I was lucky enough to try the new Inov-8 Trailroc 235 trainers at the recent Scottish Barefoot Run and was impressed with both the roomy fit and excellent grip of the shoe. I was surprised at just how sure footed I felt ascending and descending Salisbury Crag and wondered how the shoes would perform on longer runs.
The guys over at Ultra168 have answered that question. Testing the 245 and 255 versions of the new Trailrocs, the reviewers came to the conclusion that, “like much of the Inov-8 range, it serves one purpose and one purpose well, to go long”.
An excellent, highly informative day was had by all at the inaugural Scottish Barefoot Run and we even got a glimpse of what summer should have looked like, albeit a slightly windy version from our viewpoint over Edinburgh from the crags underneath Arthur’s Seat.
The event got underway at 11am with registration and the opportunity to view current and future product from the likes of Merrell, Vibram Five Fingers, Vivobarefoot, Inov8 and Pearl Izumi.
Vibram Five Fingers and inov8 offered participants the opportunity to try out some product while out on the run and I opted for a pair of the new Inov8 Trailroc 235 with a 0mm drop.
The run was from Bruntsfield Links down to Holyrood Park entering by the Commonwealth Pool, up on to Salisbury Crag and along the top, providing excellent views of the Castle and the rest of Edinburgh, then down to the Palace and on to the Royal Mile at The Scottish Parliament. The route then headed up to the Castle and dropped into the Grassmarket. From there, it was up some old town steps to Lauriston Place past the spectacular Heriots School, into Middle Meadow Walkway and back to Bruntsfield Links.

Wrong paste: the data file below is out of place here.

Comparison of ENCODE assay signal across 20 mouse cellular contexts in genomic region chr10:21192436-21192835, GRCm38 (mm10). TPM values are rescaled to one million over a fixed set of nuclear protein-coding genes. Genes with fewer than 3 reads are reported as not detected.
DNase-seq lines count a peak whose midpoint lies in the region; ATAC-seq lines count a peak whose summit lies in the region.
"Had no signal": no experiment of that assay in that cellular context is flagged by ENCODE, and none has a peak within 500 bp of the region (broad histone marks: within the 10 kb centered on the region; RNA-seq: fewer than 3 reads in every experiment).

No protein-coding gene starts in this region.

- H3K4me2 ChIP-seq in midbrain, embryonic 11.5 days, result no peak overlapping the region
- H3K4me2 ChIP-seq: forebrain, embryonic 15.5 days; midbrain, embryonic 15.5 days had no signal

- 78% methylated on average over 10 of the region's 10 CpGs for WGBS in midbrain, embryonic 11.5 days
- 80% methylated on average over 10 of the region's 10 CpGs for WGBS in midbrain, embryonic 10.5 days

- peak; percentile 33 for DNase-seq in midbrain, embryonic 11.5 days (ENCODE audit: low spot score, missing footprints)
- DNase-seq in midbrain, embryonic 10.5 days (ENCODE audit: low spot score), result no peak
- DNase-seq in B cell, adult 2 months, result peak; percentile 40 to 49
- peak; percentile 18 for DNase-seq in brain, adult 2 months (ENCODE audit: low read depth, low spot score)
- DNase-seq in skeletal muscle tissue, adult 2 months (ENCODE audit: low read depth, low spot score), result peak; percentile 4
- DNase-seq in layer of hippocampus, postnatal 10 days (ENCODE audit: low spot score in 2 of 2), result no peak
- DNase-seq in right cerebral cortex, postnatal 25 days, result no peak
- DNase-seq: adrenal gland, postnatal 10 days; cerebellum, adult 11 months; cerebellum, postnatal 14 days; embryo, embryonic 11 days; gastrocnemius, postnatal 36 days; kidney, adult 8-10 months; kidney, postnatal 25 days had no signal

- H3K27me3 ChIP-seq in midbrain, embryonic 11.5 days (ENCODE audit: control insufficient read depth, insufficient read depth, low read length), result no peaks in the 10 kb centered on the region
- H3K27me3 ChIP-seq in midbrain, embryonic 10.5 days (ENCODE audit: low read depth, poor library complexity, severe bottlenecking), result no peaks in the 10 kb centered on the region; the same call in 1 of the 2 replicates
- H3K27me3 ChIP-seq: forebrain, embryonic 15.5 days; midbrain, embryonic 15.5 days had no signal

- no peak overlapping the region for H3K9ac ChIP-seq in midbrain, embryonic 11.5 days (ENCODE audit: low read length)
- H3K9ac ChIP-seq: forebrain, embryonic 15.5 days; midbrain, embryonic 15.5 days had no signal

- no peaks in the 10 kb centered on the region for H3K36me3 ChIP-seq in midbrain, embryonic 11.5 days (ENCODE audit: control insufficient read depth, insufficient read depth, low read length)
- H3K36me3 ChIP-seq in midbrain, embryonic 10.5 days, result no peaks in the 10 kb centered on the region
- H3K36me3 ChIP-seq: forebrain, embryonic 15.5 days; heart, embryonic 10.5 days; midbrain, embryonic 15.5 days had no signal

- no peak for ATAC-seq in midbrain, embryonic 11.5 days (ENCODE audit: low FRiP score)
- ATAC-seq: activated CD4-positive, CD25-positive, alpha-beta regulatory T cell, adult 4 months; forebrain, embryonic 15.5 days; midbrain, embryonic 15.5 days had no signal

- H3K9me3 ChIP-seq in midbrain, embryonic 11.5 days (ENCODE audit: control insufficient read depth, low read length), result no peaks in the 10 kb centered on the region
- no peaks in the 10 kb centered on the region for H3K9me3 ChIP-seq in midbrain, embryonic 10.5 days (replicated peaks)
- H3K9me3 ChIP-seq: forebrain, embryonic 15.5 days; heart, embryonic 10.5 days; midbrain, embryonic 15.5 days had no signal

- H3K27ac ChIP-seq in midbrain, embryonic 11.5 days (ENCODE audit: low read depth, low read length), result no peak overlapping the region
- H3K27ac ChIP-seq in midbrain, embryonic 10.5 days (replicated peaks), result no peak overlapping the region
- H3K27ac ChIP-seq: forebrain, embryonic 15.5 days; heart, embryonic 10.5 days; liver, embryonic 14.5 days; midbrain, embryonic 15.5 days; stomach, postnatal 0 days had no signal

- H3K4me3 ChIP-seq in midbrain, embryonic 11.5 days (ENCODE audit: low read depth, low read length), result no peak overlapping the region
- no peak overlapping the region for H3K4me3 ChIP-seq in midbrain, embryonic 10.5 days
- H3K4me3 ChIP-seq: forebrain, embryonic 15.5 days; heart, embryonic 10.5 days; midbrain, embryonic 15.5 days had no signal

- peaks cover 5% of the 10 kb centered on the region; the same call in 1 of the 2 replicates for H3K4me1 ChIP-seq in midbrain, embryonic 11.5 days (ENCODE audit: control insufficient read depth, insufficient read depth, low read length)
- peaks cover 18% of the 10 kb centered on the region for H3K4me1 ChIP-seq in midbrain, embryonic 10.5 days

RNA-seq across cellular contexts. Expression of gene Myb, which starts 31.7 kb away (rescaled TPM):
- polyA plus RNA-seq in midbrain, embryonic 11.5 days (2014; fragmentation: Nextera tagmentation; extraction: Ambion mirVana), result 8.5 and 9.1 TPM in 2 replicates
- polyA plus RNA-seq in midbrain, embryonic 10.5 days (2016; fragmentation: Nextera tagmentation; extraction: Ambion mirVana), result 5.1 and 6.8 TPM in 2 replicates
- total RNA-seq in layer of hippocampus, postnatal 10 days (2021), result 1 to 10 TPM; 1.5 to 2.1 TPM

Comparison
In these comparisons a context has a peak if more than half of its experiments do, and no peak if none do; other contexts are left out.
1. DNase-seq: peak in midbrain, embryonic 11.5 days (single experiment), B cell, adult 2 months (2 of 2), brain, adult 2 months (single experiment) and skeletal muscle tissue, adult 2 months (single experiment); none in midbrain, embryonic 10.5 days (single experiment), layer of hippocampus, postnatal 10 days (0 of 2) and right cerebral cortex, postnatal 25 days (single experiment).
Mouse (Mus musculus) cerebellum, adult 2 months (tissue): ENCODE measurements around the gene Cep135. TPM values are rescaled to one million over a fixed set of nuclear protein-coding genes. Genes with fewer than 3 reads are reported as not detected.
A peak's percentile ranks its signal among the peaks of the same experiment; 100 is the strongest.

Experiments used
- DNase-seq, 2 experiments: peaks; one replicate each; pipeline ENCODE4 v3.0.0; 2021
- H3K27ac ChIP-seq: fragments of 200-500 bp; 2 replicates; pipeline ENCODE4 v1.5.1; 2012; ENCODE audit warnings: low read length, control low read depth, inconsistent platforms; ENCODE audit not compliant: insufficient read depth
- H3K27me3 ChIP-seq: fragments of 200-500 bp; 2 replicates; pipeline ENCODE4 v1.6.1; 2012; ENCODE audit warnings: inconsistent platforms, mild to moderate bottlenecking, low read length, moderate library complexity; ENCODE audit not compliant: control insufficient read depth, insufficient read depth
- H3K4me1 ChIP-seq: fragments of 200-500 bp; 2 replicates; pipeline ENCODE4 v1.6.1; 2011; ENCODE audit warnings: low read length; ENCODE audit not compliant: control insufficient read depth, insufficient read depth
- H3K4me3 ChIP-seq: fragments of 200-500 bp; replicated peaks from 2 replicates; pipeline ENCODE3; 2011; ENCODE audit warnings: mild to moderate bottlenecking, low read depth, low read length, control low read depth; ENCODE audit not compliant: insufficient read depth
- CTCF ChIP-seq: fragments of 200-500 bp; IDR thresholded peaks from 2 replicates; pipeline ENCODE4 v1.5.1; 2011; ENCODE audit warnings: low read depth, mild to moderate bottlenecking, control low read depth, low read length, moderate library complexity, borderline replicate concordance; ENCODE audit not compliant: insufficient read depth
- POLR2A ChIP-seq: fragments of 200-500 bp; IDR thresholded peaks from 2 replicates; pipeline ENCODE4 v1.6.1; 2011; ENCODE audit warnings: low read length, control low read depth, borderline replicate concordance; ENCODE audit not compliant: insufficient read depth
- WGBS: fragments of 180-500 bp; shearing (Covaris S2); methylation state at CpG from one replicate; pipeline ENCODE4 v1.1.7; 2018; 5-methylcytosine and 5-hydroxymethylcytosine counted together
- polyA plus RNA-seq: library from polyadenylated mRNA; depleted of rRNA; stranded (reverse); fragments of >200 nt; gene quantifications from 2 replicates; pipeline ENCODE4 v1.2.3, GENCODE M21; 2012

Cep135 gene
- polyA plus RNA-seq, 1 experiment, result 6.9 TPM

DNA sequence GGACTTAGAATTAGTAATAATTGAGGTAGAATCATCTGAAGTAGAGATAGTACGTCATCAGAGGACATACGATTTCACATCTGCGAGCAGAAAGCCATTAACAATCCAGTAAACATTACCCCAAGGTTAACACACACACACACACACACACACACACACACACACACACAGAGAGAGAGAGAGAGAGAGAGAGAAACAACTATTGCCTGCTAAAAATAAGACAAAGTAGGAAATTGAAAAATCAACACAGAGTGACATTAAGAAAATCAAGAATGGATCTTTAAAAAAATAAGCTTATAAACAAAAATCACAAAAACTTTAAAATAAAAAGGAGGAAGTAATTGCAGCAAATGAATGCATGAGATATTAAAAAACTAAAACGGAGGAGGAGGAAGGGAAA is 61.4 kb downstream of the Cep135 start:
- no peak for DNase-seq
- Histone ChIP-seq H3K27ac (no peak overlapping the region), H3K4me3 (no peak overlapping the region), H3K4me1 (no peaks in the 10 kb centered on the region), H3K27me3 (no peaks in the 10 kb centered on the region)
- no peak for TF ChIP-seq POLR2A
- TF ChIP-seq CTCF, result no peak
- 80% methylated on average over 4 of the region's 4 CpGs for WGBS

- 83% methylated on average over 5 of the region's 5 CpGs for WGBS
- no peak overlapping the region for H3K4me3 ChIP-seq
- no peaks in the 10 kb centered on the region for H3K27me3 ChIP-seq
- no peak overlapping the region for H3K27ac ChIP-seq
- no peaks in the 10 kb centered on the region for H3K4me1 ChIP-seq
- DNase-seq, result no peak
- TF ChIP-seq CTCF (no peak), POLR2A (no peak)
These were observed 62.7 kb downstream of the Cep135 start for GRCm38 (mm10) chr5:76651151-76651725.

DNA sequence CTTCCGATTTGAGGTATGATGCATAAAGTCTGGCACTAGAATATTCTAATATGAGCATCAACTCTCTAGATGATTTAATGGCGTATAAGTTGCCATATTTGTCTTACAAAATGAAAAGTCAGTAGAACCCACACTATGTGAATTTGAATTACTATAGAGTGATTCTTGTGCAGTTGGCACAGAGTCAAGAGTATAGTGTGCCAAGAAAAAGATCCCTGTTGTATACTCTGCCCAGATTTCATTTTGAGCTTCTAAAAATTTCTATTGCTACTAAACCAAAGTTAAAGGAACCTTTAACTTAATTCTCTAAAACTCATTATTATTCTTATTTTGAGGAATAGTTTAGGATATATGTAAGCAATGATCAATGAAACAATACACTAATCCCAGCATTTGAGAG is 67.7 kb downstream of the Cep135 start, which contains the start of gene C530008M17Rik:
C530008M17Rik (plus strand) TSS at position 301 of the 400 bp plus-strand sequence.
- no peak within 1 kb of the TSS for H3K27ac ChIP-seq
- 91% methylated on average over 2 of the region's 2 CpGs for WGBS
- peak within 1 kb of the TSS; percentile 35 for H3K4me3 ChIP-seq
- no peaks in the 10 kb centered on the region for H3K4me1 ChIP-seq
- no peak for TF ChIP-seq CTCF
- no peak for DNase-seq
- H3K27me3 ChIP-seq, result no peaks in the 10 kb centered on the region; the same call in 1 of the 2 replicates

With a perfect mix of terrain, taking in the sights and sounds of Edinburgh (pipers on the royal mile for that traditional Scottish sound) and a distance of just over 5 miles (not including the slight ‘detour’ my wayward group took!) the run had something for all tastes and served to promote Edinburgh as a potential running destination. I think there were more than a few of us left wishing that we had somewhere as cool as the Crags to run on a daily basis, especially given the close proximity to the city.
I ended up running for a while with top Vibram Barefoot Coach Helen Hall and her partner, and benefited greatly from advice offered both directly to myself and to others. I immediately felt the benefit of some of the tips, including:
Adopt a similar zig-zag approach on descents as you would while skiing as this saves the legs and lets you better control your descent
Stand tall and push from the rear – avoid slouching forward
Rotate the upper body
Aim for a high cadence with lots of little steps. Your feet should land underneath your body rather than far in front of it which helps to avoid heel striking
After a leisurely lunch out on the Links, the group decanted to the Eric Liddell Centre for the afternoon’s events, the conference element of the day. The conference was excellent, with 2 great presentations, each with a slightly different focus. Both Ben le Vacant from Vivobarefoot and Matt Walden from Primal Lifestyle, official distributor of Vibram Five Fingers in the UK, delivered informative, engaging presentations that kept the audience interested and, more often than not, amused. I particularly liked the point that 3.6 million years worth of evolution can’t be wrong!
All participants received a pair of TEKO Socks and there were various other freebies on offer from buffs to keyrings.
The event finished with a Q&A session which, I am sure, could have run on a lot longer had time permitted.
This looks likely to be an annual event and a Facebook group has been set up to promote minimalist running in Scotland.
Thanks to event organisers Colin McPhail and Donnie Campbell for an excellent day, and also to all of the helpers on the day. Thanks also to all the companies who came along to instruct and to let participants see and use both current and future products.
The Scottish Barefoot Run High Speed
The following video, prepared by Colin McPhail, shows the route that was taken on the day.